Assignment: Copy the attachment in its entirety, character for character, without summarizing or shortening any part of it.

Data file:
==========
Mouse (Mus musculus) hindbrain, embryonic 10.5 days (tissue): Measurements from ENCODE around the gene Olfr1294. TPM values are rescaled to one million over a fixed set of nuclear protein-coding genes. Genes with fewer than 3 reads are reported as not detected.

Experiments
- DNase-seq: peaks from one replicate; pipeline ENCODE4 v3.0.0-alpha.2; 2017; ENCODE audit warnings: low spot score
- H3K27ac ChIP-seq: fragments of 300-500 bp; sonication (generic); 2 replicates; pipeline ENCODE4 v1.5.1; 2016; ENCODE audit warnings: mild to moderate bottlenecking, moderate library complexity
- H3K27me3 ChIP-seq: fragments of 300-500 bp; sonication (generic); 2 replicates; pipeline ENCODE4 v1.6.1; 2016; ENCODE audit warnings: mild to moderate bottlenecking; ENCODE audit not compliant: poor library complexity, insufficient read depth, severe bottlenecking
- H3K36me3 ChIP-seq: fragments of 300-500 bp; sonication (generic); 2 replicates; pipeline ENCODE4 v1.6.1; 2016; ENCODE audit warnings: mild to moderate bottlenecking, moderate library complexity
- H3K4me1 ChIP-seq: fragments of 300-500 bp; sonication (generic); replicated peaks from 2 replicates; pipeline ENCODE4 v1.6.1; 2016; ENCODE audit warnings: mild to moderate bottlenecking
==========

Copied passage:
Mouse (Mus musculus) hindbrain, embryonic 10.5 days (tissue): Measurements from ENCODE around the gene Olfr1294. TPM values are rescaled to one million over a fixed set of nuclear protein-coding genes. Genes with fewer than 3 reads are reported as not detected.

Experiments
- DNase-seq: peaks from one replicate; pipeline ENCODE4 v3.0.0-alpha.2; 2017; ENCODE audit warnings: low spot score
- H3K27ac ChIP-seq: fragments of 300-500 bp; sonication (generic); 2 replicates; pipeline ENCODE4 v1.5.1; 2016; ENCODE audit warnings: mild to moderate bottlenecking, moderate library complexity
- H3K27me3 ChIP-seq: fragments of 300-500 bp; sonication (generic); 2 replicates; pipeline ENCODE4 v1.6.1; 2016; ENCODE audit warnings: mild to moderate bottlenecking; ENCODE audit not compliant: poor library complexity, insufficient read depth, severe bottlenecking
- H3K36me3 ChIP-seq: fragments of 300-500 bp; sonication (generic); 2 replicates; pipeline ENCODE4 v1.6.1; 2016; ENCODE audit warnings: mild to moderate bottlenecking, moderate library complexity
- H3K4me1 ChIP-seq: fragments of 300-500 bp; sonication (generic); replicated peaks from 2 replicates; pipeline ENCODE4 v1.6.1; 2016; ENCODE audit warnings: mild to moderate bottlenecking